A guest blog post by M. L. Doyle. 

Linda (69) likes to drive. When she was thinking about volunteering some of her post-retirement time three years ago, she received a long list of non-profits looking for help in the Twin Cities. She found an organization that could make use of something she enjoys doing anyway.

“I reached out to them and started the interview process,” Linda said.

After a short background check, she began her volunteer service of driving for Help At Your Door, a nonprofit that, according to their mission statement, “helps seniors and individuals with disabilities maintain their independence and continue living in their homes.” 

“Almost all of my riders are elderly,” she said. “Part of what I really like about it is that I have several riders that I really enjoy.”

Two or three times a week, Linda will pick up a rider and take them to an appointment. She said Help At Your Door makes providing the services easy for the volunteers.

“They have a really good software program for managing all the rides. Once or twice a week, I go in and look at the upcoming rides and pick the ones that I want to do. I put all the details of the rides in my calendar, and that includes all the address information and phone numbers.”

Linda says the schedulers do a great job of making it clear what to do when she arrives at a pickup. The instructions outline whether she should call the client or go to the door, whether the person needs help getting to the car, will be traveling with a wheelchair, how long the appointment will be, and all kinds of other details.

“The office staff is excellent at filling all of that out,” she said. “They are careful about the details, so I’ve never had an address be wrong or anything. That makes it really nice.”

Clients of the service are charged a fee based on their ability to pay, but Linda says the volunteers don’t have to concern themselves with the money side of things.

“I often ask riders if they like the service because I’m just kind of curious,” Linda said. “They always say they really like the personal service. I’ve never had anybody complain about the charge at all.”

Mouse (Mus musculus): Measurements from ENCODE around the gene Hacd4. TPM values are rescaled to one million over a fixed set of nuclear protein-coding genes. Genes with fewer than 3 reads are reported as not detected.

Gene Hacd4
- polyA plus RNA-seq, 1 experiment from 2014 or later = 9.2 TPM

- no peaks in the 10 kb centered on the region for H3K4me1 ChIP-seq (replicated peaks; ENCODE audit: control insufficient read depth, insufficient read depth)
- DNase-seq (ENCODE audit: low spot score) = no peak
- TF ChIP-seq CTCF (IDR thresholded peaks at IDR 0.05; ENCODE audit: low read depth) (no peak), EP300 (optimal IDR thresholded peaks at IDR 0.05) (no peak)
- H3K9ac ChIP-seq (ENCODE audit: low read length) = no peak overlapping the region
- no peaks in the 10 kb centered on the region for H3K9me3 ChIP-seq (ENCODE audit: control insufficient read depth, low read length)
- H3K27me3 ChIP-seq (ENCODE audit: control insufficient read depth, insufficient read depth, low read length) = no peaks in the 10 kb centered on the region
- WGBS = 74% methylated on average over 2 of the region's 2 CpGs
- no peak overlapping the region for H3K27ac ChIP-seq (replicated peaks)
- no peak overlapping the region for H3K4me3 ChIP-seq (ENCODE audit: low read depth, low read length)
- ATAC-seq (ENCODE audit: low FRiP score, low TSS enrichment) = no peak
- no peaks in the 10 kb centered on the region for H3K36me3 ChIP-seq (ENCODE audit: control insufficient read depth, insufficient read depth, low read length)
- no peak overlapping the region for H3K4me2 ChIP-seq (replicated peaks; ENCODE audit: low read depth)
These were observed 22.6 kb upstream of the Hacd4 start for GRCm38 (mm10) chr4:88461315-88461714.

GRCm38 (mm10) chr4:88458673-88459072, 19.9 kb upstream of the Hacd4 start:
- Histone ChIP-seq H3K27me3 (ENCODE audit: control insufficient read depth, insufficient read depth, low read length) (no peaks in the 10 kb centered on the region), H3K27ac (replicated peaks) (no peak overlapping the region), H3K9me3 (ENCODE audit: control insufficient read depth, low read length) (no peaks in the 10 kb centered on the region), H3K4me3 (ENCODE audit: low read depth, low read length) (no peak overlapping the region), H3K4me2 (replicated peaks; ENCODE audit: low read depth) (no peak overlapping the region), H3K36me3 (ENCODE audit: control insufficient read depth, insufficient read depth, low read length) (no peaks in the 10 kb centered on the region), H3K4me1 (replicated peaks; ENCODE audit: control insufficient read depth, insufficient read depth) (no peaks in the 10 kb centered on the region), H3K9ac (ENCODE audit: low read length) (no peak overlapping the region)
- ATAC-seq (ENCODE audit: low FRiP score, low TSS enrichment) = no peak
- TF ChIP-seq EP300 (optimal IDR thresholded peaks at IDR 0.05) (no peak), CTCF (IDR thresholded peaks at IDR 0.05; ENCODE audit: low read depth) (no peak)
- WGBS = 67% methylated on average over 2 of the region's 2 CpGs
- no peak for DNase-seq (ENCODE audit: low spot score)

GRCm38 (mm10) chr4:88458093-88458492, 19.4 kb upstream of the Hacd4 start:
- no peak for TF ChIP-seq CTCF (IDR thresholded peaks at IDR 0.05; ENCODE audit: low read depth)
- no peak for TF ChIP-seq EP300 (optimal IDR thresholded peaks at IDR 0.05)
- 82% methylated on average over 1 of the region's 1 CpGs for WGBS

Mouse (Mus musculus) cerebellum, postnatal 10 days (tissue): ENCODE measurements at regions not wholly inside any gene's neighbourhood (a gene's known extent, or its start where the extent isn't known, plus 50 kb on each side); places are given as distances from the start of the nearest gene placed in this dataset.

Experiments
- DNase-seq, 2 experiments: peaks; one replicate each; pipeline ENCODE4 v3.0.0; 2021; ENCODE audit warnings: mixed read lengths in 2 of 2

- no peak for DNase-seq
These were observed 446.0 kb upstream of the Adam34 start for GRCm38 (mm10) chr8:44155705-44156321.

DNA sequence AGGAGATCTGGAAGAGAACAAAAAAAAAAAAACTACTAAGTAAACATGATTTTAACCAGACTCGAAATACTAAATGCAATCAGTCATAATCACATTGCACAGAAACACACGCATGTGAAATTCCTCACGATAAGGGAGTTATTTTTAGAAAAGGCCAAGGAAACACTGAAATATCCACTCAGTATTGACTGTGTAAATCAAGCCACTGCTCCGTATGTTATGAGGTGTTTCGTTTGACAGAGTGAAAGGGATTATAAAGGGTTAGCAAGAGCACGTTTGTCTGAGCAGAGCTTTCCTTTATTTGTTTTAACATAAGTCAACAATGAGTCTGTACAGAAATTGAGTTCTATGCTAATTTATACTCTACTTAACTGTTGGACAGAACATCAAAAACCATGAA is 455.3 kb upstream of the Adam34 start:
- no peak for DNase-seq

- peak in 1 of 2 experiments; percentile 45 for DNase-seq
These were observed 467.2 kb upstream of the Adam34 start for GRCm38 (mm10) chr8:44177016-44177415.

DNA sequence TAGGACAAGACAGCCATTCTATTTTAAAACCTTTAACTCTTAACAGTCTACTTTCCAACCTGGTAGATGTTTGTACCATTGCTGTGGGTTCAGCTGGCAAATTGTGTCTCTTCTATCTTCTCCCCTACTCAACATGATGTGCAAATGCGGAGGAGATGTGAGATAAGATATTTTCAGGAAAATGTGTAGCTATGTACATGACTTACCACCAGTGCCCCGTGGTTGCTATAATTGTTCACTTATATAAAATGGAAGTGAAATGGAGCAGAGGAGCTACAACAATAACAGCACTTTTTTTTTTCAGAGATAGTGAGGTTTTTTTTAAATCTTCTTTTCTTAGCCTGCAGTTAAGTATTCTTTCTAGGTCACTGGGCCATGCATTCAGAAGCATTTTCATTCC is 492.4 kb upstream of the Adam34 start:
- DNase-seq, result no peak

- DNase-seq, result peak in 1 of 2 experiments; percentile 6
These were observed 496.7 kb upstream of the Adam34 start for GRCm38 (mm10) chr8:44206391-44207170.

Transportation is just one type of service Help At Your Door provides. They also assist with a variety of home support including basic chores, cleaning, minor repairs, painting, help with hanging décor or basic installations. Grocery help includes taking orders over the phone, placing the orders for in-home delivery as well as unpacking items and putting them away. Grocery assistance might include taking a client to the store and simply offering companionship while the shopping is getting done.

Many of the Help At Your Door clients are repeat customers who make use of multiple services. Linda says she likes the opportunity to get to know her riders and develop relationships.

Linda says most of her clients need rides to medical appointments of some kind. “Dental, orthopedic, eye appointments, things like that,” she said.

Linda moved into a building at Glen Atrium seven years ago. Two years later, she retired from a career as a consultant in corporate information technology. Her career meant that she spent a great deal of her life traveling.

“I would get on a plane on Monday and come back on Thursday night,” she said. “I like to travel, and I never minded traveling every week. The jobs were stressful for other reasons, but travel wasn’t the problem.”

A few years into her retirement, Linda was diagnosed with brain cancer. “A good year and a half was spent managing all of that treatment,” she said. After surgery, chemo, and radiation, she is cancer free. “I’m good now! Those symptoms are gone, thank heavens.”

When asked why, after three years, she continues to volunteer as a driver, she doesn’t hesitate. “I really enjoy the people,” she said. “I feel like I’m giving something back. After being a life-long worker, it’s nice to do something for others.”

She goes on to say that if she quit, she just might miss some of the folks she volunteers for.

“I have such great riders. I have so much admiration for them,” Linda said. “A lot of them are struggling with multiple medical issues, and a lot of their lives are spent going to doctors and other medical professionals. But they really don’t complain about it.”

Linda says she’ll keep driving for Help At Your Door. “The system keeps track of how many rides you’ve given, and I just passed the 300-ride mark,” she said. “That’s a lot of rides!”

The need is great, and Help At Your Door is always looking for more volunteers. If you’re interested in volunteering for an organization that has good administration and provides essential and useful services, or if you are in need of help at home and would like to sign up for rides or other assistance, go to helpatyourdoor.org.

This story was originally published in the July 2023 Glen Atrium newsletter.   

Skip to content